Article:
More than 30 years ago, I spent a month traveling in Sicily, hoping to find dishes that I could make at home and include in my new cookbook. It was an exercise in frustration. The island’s brilliant culinary skills were not yet reflected in its restaurants. On the other hand, the meals I had in private homes were sublime, but even more frustrating. Where in New York City, in the gastronomically parochial 1970s, would I find all the wild herbs, the fresh cheeses, the varieties of fish that my hosts were using?
On the last weekend of our trip, my husband, Victor, and I stopped in the resort town of Taormina, our thoughts focused on enjoying a lazy day or two of sun and sea. From its tables we expected little. “What is especially good here?” I asked the waiter at our first lunch. “The salmoriglio,” he said. “It’s our local swordfish, grilled and then moistened with olive oil, lemon juice and oregano.” I thought, What could go wrong? Nothing did, and nothing has since.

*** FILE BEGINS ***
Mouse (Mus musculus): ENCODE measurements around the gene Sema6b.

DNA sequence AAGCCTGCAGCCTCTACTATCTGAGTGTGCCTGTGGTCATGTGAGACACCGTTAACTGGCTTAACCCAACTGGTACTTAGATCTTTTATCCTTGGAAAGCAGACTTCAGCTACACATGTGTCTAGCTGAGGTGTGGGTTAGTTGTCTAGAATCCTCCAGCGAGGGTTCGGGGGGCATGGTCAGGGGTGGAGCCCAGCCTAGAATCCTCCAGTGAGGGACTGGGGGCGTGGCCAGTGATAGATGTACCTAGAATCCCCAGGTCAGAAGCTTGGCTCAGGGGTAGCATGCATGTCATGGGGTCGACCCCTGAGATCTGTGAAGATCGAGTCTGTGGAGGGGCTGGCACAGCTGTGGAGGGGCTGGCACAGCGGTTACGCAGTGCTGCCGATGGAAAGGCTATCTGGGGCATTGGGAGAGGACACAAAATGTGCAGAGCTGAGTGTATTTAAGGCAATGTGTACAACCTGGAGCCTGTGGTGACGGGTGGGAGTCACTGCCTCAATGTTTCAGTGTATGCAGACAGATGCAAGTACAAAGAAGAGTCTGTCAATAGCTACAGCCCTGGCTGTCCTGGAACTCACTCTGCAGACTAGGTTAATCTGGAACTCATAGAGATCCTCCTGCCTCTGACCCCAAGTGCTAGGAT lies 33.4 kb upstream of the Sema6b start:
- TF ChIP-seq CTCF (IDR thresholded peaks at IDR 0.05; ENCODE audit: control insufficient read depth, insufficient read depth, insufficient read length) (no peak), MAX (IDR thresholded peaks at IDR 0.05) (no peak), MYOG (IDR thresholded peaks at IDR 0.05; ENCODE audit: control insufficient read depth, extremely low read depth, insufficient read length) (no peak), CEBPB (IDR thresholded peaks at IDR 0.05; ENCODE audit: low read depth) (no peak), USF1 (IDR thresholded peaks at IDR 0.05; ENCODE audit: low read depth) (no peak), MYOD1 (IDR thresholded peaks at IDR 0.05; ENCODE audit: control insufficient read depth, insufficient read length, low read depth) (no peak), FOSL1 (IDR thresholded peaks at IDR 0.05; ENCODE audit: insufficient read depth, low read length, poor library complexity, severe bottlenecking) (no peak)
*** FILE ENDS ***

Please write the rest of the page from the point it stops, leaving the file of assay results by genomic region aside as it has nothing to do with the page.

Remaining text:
Salmoriglio never disappoints. I have made the dish for my family, for my friends, for my classes, for television and for this magazine; the times I have prepared it are beyond numbering. The flowing, uncooked sauce musters clear and vivid flavors from a thin slice of swordfish. Although salmoriglio cannot be surpassed, its principles can apply to equally delicious variations.